In Democratic Students Union (DSU) for example, eight members in 2014 were from north India and four belonged to the Northeast and Darjeeling region. Out of these four activists, three happened to have studied in the same high school, St. Anthony’s School — in Darjeeling’s Kurseong district.
In the campus, the community of faithfuls often fought with their worst enemy, each other. “New cadres then become polarised and follow a confrontational line. Between sfi and aisa, there is a river of blood,” says Khaliq Parkar, a former MPhil student. Old wounds were often rubbed vigorously, sometimes innocent comments were seized upon. During every polls, a fratricidal carnage spreads through the Left ranks.
The AISA will accuse SFI of not fighting against the attempt of Nestlé to open a vend in JNU campus in 2005 or rejecting any accountability in the 2007 killing of farmers in Singur and Nandigram by CPM led West Bengal government. SFI in return will blame AISA and CPI (ML ) General Secretary Vinod Mishra for not taking a clear stand on OBC reservations in the 1990s.
Climbing up the ladder is a tough act and young leaders have to show their skills in a two dimensional political world: one is the public interaction between the activist and common students, and the other is the quasi-private interaction between the activist and the sun-dried organisation.
The leaders lure specific network of sympathisers, decide whether to address a speech in English or Hindi, find a rhetorical pirouette to avoid uncomfortable questions and keep calm and carry on when questioned by the rival organisations. This body public is fundamentally an act of performance. Like an actor before footlights, the leaders must act real, which includes, even, wearing a specific outfit.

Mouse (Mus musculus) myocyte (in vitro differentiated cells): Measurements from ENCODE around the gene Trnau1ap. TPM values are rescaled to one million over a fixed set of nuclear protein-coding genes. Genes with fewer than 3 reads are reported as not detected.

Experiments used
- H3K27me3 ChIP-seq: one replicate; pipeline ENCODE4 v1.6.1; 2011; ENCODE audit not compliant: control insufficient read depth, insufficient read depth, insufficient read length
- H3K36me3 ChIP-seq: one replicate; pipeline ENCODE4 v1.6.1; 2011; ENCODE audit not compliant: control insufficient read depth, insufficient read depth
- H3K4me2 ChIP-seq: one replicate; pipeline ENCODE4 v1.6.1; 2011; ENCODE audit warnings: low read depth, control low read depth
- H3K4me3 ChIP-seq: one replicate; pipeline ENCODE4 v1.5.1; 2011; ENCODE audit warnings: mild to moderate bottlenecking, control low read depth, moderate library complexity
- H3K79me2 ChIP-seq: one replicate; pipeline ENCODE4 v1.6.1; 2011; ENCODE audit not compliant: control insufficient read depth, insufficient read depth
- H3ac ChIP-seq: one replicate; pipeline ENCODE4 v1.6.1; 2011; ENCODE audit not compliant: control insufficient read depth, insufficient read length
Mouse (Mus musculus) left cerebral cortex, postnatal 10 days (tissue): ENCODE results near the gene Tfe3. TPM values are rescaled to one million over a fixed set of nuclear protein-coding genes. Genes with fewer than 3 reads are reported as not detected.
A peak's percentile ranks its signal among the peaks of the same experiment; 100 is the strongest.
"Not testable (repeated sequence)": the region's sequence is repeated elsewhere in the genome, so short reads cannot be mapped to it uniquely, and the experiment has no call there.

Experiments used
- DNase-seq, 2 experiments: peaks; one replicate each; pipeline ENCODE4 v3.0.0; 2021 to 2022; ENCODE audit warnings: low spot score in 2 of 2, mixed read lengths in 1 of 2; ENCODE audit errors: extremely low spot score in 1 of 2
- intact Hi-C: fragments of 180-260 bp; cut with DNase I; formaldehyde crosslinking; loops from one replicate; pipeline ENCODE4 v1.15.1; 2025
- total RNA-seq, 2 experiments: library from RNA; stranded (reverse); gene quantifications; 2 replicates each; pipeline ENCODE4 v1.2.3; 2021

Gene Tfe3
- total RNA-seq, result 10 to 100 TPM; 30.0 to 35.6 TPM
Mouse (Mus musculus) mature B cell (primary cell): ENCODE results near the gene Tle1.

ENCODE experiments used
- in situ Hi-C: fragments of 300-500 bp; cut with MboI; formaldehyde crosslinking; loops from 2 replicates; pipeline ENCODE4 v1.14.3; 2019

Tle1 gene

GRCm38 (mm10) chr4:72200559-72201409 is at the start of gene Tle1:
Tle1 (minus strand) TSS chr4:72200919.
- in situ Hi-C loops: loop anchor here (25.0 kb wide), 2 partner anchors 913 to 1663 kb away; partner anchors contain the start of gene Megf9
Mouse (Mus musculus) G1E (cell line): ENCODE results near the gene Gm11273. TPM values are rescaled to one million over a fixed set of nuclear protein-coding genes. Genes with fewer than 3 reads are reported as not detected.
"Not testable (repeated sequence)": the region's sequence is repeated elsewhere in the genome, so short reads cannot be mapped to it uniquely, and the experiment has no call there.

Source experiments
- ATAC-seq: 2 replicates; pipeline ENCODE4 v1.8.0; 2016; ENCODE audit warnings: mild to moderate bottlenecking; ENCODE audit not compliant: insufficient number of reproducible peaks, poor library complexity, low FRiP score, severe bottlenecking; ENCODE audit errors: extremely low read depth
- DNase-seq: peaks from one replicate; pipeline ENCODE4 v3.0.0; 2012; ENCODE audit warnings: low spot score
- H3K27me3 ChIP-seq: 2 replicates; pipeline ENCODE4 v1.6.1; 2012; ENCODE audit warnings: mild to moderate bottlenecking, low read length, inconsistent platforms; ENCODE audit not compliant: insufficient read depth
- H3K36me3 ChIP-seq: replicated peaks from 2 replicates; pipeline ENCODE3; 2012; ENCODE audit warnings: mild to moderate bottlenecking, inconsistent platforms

Certain rules of dress gives mask of position – an unwashed and worn-out kurta, chappals even in winter, gamcha in summer and a jhola. “This jute bag makes students think that activists are going to work with the masses, boarding a bus just after their speech. Just as if they were always in movement, busy, so that they have to keep their things always with them,” says Suchismita Chattopadhyay, a PhD scholar.
The baptism of a Left activist in jnu cannot be complete without her capturing the revolutionary discourse and class struggle cosmology. Textual analysis of student pamphlets, throws up a lexical field based on confrontational phrases – dare to resist, damning facts, communal-goons, worker’s exploitation, not up for sale. All God’s in Marxist pantheon are invoked at the dinner table – Mao (DSU ), Mazumdar (DSU , AISA), Safdar Hashmi (SFI , DSF , Lenin (AISA, SFI, DSU, AISF), Bolivar and Chavez (DSF, AISA, SFI, AISF), Che Guevara (all except NSUI and ABVP), Bhagat Singh (all), Ambedkar (all).
While television anchors and Sangh Parivar rush to paint JNU as an anti-national campus, in their own way, JNU activists develop a close sense of what India is, as an imagined community. Students committed to public affairs do not only discuss Marx, Gandhi, Ambedkar or Lohia, they take position on contemporary Indian issues raised in media.
“When you open the newspaper in the morning, it tells you what you are going to protest against in the afternoon,” says Ishan Anand, a senior Democratic Students’ Federation leader. Daily protest and programmes in jnu are often made in reaction to news items.